As anyone might have guessed, the front page of last Thursday’s People’s Daily was dominated by the story of Xi Jinping’s political report to the 19th National Congress of the Chinese Communist Party. The page is a riot of red headlines.

The largest headline reads: “19th National Congress of the Chinese Communist Party Opens in Beijing.” Immediately below: “Xi Jinping Represents the 18th Central Committee in Making a Report to the Congress.”

The front page of the October 19, 2017, edition of the People’s Daily.

The smaller, non-bolded headline above the main headline is one of the key messages of Xi Jinping’s report: “Obtaining Victory in the Building of a Moderately Well-Off Society; Seizing Great Victories in New Era Socialism with Chinese Characteristics”. The bolded phrase above is a portion of Xi Jinping’s new “banner term,” or qizhiyu, missing only the word “thought”. We have identified Xi’s full “banner term” as The Thought of New Era Socialism With Chinese Characteristics. We can expect to see this phrase — or perhaps eventually a shortened crowning form, “Xi Jinping Thought” — quite regularly in the People’s Daily in the future.

If you have any lingering doubts about the integrity of this phrase, or its importance, you need only follow the explications of it in the state media. This article on the Xinhua News Agency website last week bears the headline: “These 8 Things Are Clear in The Thought of New Era Socialism With Chinese Characteristics.” So this report, like quite a number of others, uses Xi Jinping’s banner term in the headline, then proceeds to explicate it.

Xi Jinping’s new banner term, “The Thought of New Era Socialism With Chinese Characteristics,” appears on an image at the top of an article by Xinhua News Agency yesterday.

But notice the visuals in the Xinhua article too. At the top is a deep red image, the Great Hall of the People in the background, with the golden characters: “The Thought of New Era Socialism With Chinese Characteristics.”

Continuing with Thursday’s People’s Daily, the smaller subheads below the main headline read: “Xi Jinping points out that through a long period of struggle, socialism with Chinese characteristics has entered a new era. This is a new historical direction our country’s development.” Again, this sets up Xi Jinping’s banner term. The idea is that we have witnessed the end of one era, spanning Deng Xiaoping, Jiang Zemin and Hu Jintao, and we are now on to the next era.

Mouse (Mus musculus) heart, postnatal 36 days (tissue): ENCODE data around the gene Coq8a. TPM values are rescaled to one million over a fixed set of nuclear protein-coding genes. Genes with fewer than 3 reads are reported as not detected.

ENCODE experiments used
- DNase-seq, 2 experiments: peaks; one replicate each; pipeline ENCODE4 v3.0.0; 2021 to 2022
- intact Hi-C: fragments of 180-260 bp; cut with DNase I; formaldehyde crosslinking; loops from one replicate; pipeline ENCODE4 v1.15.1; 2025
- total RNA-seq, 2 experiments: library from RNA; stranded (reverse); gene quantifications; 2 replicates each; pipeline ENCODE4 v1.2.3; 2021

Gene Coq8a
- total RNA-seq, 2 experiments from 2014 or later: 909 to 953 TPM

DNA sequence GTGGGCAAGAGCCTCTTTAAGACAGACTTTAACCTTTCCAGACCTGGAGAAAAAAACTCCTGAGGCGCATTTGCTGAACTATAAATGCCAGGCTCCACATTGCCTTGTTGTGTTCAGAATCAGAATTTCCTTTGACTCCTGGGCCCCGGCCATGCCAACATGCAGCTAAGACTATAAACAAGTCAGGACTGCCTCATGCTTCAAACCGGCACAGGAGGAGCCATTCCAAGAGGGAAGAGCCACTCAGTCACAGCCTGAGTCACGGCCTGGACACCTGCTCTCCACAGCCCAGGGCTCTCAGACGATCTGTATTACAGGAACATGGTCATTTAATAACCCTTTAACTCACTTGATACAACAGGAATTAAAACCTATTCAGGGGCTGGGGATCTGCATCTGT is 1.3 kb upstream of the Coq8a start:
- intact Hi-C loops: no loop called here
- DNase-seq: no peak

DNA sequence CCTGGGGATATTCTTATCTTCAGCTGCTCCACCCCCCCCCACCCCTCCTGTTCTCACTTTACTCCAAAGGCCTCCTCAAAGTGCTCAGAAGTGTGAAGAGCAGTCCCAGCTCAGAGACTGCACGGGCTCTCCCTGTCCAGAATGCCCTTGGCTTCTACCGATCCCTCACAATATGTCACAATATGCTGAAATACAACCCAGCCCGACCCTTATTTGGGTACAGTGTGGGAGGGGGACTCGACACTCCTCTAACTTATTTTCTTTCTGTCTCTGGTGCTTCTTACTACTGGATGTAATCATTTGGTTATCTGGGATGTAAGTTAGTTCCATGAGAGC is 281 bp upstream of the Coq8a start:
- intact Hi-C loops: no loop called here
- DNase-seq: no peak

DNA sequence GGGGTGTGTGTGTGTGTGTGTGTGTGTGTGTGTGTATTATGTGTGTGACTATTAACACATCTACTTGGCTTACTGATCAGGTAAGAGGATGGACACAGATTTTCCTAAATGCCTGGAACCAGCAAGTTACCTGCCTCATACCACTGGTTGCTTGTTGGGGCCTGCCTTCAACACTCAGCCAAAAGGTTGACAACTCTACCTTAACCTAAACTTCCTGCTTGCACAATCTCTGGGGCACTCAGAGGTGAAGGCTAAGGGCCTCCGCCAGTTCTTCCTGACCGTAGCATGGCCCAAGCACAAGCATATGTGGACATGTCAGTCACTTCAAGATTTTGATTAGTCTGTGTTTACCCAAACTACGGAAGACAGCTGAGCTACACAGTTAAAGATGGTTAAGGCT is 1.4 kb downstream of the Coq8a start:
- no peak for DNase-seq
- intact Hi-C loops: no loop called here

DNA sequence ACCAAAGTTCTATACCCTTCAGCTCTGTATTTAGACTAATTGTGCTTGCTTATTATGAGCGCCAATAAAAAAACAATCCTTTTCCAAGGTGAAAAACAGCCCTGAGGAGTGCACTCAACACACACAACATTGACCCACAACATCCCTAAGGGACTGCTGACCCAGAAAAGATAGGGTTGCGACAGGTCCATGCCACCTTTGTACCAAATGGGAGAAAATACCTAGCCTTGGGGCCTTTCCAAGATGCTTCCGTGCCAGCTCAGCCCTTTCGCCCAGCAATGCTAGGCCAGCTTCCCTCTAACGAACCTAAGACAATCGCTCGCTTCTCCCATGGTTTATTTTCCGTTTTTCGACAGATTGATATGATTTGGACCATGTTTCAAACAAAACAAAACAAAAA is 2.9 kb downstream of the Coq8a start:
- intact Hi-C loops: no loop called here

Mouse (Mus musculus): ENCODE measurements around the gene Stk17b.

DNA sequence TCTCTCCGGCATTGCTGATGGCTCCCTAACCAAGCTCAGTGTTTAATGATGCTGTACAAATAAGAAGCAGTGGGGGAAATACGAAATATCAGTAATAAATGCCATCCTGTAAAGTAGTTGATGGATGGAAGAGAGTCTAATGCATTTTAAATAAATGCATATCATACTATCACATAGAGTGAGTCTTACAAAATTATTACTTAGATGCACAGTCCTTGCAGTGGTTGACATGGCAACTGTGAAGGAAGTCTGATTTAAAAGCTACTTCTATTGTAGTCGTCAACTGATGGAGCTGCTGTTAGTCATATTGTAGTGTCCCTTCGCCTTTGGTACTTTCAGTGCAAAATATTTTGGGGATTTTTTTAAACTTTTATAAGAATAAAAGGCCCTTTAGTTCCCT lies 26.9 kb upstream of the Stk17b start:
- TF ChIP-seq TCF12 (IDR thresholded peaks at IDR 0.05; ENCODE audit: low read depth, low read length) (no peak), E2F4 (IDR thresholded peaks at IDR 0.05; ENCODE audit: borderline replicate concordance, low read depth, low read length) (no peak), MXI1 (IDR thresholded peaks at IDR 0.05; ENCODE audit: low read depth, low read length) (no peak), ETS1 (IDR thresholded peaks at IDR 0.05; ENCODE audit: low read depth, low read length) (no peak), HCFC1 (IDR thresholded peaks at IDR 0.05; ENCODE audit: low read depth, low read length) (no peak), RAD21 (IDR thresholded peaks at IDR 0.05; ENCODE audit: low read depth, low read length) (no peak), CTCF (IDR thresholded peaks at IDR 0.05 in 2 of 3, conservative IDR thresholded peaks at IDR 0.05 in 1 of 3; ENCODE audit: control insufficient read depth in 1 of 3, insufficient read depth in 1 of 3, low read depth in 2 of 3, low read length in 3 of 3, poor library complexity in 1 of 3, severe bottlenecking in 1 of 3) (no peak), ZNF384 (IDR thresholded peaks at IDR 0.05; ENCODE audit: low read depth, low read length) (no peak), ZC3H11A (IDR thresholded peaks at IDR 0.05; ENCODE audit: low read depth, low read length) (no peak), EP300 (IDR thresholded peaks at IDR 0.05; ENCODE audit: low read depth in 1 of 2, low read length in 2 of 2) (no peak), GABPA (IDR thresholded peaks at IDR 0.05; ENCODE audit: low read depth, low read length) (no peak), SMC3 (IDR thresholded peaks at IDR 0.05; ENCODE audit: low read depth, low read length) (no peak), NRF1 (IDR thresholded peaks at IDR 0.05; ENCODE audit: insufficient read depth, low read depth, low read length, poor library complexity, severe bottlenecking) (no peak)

In many places online now, including at the top of People’s Daily Online, you can also see the three characters meaning “New Era”, which will almost surely become shorthand in many cases for Xi’s banner term. The next section of the subheads contains this bit, again about historical continuity of ideas, with an emphasis on the new: “The thought of new era socialism with Chinese characteristics clearly adheres to and develops socialism with Chinese characteristics, and its principal task is to realize socialist modernization and the great rejuvenation of the Chinese people.”

In that last quote, I left off a bit on the end about the building of a “powerful nation of modernized socialism”. But of course that’s important as well, and there is strong suggestion in Xi’s political report that China’s particular brand of governance, which is sometimes now called the “China Solution”, or “China Plan,” is a model for countries around the world.

The top of Thursday’s People’s Daily Online, the official website of the official CCP newspaper, with bright golden characters at the top reading “New Era,” and a quick-scan QR code link to the text of Xi’s political report.

Of course, we can’t forget the bit of text next to the masthead in the People’s Daily. That, as it clearly states, is the theme of the congress: “Not neglecting our original intent, steadfastly bearing in mind our mission, raising the great banner of socialism with Chinese characteristics, decisively achieving a comprehensively well-off society, seizing the great victory of new era socialism with Chinese characteristics, struggling tirelessly to achieve the great rejuvenation of the Chinese people.”

A single page in the People’s Daily more or less says it all. Though as we have said, we will be unpacking this document for many, many weeks.

Republished with permission from the China Media Project.


David Bandurski

David is the co-director of the <a href="">China Media Project</a>, a research and fellowship program with the Journalism & Media Studies Centre at the University of Hong Kong. A frequent commentator on Chinese media, his writings have appeared in Far Eastern Economic Review, the Wall Street Journal, Index on Censorship, the SCMP and others.